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Infrastructure construction and engineering small cap MasTec (NYSE:MTZ) on Monday announced second-quarter earnings that were in line with its reduced guidance and met analyst expectations -- though only after the latter projections were drastically lowered in recent weeks.
Earnings continue to struggle
MasTec reported a quarterly net earnings decline of 12% on a year-over-year basis, from $0.42 per share to $0.37 per share. This was on top of the prior quarter's 28% year-over-year decline. Analysts had expected that $0.37 per share figure; however, the estimate had been lowered by 26% in recent months following revised guidance from the company.
Revenue was up 13% to $1.1 billion thanks to 23% growth in the company's oil and gas segment and 49% growth in power generation. During its first-quarter conference call, management had guided for $1.15 billion to $1.2 billion in sales, but the company in June lowered that figure to $1.1 billion due to expectations of weakness in its wireless and oil and gas segments.
Cause for concern?
MasTec's weakest segment was its electrical transmission unit, which saw revenue fall 3%; but management is more worried about its communications segment, which posted 6% revenue growth. Specific weakness came from the wireless business, where 12% revenue growth was far below expectations and recent historical levels (61.25% compound annual growth over the last five years).
According to MasTec CEO Jose Mas, the problem with the wireless segment has been project deferrals from 2014 to 2015. However, management does foresee "a return to a more normalized level of wireless project revenue in 2015."
Another area of concern was continued weakness in pricing for oil and gas infrastructure, which has traditionally been one of MasTec's strongest performers.
During the quarter, adjusted EBITDA (earnings before interest, taxes, depreciation, and amortization) margin compressed to 9.8%, far from management's goal of 12%. However, the company expects margins to strengthen during the second half of the year as demand for oil and gas infrastructure improves.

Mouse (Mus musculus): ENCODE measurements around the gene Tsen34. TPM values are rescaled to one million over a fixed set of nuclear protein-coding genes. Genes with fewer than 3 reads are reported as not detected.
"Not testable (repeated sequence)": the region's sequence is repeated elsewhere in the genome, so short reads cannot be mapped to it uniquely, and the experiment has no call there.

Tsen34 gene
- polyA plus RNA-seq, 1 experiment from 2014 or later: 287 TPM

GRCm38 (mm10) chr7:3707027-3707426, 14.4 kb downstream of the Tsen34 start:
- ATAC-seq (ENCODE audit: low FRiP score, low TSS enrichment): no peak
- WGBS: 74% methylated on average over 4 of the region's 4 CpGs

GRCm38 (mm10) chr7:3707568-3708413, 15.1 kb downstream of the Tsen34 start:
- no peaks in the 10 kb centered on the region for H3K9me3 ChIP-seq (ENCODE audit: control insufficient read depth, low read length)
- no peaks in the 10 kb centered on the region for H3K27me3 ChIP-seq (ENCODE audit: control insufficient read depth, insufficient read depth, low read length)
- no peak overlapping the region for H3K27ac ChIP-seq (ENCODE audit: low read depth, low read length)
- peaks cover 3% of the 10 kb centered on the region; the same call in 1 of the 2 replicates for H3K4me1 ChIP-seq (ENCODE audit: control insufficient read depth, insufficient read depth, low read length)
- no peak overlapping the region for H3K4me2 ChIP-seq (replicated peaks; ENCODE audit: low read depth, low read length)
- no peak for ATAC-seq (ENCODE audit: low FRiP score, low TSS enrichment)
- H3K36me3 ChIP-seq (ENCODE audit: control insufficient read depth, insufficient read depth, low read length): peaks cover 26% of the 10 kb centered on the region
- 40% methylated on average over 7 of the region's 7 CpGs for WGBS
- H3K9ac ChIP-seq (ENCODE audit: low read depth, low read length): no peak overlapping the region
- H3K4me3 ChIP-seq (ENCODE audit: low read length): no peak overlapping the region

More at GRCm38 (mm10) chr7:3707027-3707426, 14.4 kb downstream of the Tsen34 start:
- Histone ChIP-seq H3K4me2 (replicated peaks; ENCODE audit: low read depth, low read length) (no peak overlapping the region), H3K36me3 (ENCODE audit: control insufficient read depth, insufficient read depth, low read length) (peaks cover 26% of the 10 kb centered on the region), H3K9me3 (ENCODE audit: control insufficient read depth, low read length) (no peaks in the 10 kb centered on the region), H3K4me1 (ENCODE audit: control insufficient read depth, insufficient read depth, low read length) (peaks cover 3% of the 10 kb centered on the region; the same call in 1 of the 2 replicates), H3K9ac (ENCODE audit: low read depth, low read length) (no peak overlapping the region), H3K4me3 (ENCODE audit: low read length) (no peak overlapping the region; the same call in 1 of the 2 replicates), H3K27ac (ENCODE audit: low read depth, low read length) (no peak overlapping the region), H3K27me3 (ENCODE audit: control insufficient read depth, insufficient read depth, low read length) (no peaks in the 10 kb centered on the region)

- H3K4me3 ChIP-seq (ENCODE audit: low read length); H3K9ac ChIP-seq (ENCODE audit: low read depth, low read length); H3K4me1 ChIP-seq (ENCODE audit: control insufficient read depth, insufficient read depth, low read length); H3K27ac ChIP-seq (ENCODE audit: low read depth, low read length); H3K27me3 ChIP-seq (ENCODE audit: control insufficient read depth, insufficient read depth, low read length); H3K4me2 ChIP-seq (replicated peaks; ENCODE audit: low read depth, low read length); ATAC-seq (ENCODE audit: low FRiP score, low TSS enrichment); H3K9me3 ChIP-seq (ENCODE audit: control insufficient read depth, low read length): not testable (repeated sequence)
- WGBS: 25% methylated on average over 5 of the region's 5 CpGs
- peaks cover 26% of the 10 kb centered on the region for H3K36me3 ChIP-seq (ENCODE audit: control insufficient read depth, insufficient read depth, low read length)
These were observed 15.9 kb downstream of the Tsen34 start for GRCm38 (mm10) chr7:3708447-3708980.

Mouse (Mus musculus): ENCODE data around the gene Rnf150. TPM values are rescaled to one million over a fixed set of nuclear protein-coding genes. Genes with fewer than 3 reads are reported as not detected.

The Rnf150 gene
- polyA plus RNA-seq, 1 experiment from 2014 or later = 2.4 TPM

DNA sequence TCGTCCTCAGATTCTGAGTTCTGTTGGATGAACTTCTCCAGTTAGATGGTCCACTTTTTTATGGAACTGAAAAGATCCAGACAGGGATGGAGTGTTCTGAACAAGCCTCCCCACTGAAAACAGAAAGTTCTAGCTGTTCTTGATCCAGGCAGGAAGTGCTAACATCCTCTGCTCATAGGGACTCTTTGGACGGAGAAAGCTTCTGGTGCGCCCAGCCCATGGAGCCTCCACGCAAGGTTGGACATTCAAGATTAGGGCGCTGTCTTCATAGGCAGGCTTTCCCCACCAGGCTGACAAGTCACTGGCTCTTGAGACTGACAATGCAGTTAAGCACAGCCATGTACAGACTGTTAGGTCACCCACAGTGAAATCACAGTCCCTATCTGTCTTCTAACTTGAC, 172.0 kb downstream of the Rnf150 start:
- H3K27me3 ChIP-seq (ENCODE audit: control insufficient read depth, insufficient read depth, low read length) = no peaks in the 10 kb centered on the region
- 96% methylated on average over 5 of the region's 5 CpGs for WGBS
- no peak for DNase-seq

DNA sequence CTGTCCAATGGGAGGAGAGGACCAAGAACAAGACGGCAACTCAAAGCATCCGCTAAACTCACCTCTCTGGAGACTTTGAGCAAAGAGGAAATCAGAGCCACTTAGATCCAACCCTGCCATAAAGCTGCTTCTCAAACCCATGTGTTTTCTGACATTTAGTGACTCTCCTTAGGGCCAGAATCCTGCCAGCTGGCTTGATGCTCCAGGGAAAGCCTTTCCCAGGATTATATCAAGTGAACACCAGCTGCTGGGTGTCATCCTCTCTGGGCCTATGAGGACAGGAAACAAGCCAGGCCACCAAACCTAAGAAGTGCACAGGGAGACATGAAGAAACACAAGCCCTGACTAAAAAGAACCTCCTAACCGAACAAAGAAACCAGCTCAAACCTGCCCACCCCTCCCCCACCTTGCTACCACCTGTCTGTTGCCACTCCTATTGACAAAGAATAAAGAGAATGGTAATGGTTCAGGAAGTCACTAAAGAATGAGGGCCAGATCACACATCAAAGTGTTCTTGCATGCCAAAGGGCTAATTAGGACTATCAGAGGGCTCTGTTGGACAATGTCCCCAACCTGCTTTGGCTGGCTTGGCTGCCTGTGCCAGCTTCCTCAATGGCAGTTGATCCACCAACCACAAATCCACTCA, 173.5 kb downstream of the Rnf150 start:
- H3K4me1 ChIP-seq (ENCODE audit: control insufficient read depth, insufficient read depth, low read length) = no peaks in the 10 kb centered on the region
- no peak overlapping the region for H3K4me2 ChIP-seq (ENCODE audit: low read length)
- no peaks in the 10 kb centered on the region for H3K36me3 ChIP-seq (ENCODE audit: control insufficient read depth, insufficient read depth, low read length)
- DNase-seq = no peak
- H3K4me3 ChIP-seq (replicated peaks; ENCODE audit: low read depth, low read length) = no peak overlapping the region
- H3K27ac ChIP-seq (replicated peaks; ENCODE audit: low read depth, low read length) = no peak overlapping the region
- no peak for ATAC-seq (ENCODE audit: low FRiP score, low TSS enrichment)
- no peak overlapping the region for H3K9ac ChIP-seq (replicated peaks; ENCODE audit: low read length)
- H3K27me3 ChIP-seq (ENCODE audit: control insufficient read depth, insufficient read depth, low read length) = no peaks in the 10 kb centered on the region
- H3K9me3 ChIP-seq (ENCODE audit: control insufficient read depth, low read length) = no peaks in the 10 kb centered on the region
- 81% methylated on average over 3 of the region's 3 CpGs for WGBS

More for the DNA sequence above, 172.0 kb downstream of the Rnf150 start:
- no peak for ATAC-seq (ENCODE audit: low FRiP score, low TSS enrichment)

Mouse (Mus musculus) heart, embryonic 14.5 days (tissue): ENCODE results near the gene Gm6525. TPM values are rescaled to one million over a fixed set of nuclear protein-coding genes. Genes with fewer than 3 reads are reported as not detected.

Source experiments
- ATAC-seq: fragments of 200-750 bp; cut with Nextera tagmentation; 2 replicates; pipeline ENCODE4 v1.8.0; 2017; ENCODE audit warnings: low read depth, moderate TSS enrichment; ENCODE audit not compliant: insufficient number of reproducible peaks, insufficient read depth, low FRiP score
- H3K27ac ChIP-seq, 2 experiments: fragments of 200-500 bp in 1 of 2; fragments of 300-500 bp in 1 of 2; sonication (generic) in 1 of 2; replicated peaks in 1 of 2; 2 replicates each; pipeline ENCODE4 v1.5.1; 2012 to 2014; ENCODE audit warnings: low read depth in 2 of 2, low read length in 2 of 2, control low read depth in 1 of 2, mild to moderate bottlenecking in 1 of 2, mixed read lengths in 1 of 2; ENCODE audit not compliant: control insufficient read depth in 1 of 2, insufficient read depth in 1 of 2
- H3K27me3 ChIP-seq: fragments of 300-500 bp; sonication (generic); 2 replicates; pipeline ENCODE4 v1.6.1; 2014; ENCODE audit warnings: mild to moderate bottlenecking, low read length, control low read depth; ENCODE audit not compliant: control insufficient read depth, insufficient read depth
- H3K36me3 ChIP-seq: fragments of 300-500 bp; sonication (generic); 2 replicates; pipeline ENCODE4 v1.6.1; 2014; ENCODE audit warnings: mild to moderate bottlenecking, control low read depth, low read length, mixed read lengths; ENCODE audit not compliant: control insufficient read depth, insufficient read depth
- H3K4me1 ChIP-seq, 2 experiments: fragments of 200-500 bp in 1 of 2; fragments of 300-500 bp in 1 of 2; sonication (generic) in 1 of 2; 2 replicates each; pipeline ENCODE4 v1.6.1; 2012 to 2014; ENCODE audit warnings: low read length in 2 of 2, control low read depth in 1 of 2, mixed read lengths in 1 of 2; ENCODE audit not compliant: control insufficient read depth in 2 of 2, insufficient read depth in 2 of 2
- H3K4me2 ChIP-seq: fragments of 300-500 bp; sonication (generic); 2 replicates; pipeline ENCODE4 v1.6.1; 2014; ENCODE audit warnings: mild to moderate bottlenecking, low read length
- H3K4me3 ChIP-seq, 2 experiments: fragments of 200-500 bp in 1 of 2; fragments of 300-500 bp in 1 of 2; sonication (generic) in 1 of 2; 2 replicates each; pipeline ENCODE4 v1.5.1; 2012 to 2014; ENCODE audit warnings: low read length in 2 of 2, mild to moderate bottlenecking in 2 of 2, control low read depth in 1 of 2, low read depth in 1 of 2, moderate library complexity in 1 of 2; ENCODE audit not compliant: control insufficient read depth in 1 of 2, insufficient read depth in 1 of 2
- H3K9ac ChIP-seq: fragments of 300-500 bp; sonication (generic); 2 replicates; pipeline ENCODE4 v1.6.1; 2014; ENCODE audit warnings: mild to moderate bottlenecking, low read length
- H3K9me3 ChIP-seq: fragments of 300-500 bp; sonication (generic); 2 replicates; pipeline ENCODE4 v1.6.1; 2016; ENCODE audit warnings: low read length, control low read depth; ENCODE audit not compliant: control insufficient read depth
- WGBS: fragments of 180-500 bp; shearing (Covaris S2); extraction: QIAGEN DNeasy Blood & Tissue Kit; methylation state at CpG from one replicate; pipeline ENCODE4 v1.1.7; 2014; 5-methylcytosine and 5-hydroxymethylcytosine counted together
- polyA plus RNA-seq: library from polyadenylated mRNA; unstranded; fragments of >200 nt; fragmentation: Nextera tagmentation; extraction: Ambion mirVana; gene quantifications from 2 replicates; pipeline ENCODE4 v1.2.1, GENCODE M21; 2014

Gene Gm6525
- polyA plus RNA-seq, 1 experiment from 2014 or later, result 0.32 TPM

Management remains bullish on long-term outlook
During the second-quarter conference call, Mas said that despite short-term weakness in certain key markets, "We are very encouraged by the long term outlook in all our businesses and ... we see unprecedented bidding opportunity in multiple markets."
Management offered several examples of its efforts to mitigate the short-term weakness in communications, including this quarter's acquisition of Speed Wire, a broadband and security installation company. Management believes this acquisition will grow its security revenue to $100 million by 2015. MasTec also received a $250 million 1-gigabit fiber contract that will contribute significant revenue growth in 2015 and 2016.
On the oil and gas front, management remains bullish due to this quarter's acquisition of Pacer Construction Holdings, which MasTec believes can greatly increase its presence in Canada's booming oil sands industry.
Canadian oil sands represent one of MasTec's largest growth opportunities. In the last decade, $125 billion in capital expenditure investment has poured into the region as oil sands production has soared from 980,000 barrels per day in 2005 to 2 million barrels per day in 2013. That production is expected to double by 2020, and the Conference Board of Canada anticipates $386 billion in additional natural gas investments by 2035.
What to watch for in the future
MasTec has outlined several short-term and long-term goals.
In the next year or two, investors should keep an eye out for continued weakness in operating margin in the oil and gas segment, as well as a recovery in the growth rates of MasTec's wireless division.
In the medium to long-term, the company has outlined four key areas investors should monitor.
First is continued strong growth in U.S. energy infrastructure, which analyst firm IHS believes is set to experience $890 billion in new investment through 2026. If oil and gas margins improve, the growth rate of this segment could greatly increase.
Second is international expansion, both into Canada, where MasTec expects to generate $700 million this year,and Mexico. The company today has a small presence in the Mexican wireless infrastructure, but it aims to cash in on the expected $10 billion in natural gas pipeline infrastructure that is expected to occur between 2013 and 2018 to support growth of Mexican imports of U.S. natural gas.
Another growth avenue management is targeting is further bolt-on acquisitions. With its recent Pacer acquisition, MasTec expanded its borrowing facility from $750 million to $1 billion and added the capability to borrow in Canadian dollars and Mexican pesos.
MasTec has acquired $1.2 billion worth of companies since 2007; this has allowed expansion into new markets, which (alongside strong post-acquisition organic growth) has been a major reason for the company's growth success.
One final area to watch is the company's project backlog. After this quarter's results the backlog is down 5% compared to the second quarter of 2013. While this isn't currently a trend, it's something investors should watch going forward.
MasTec has reported two bad quarters, but management is confident the company's long-term growth potential remains intact due to its exposure to megatrends in the energy and telecommunication industries.
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Adam Galas has no position in any stocks mentioned. The Motley Fool recommends MasTec. The Motley Fool owns shares of MasTec. Try any of our Foolish newsletter services free for 30 days. We Fools may not all hold the same opinions, but we all believe that considering a diverse range of insights makes us better investors. The Motley Fool has a disclosure policy.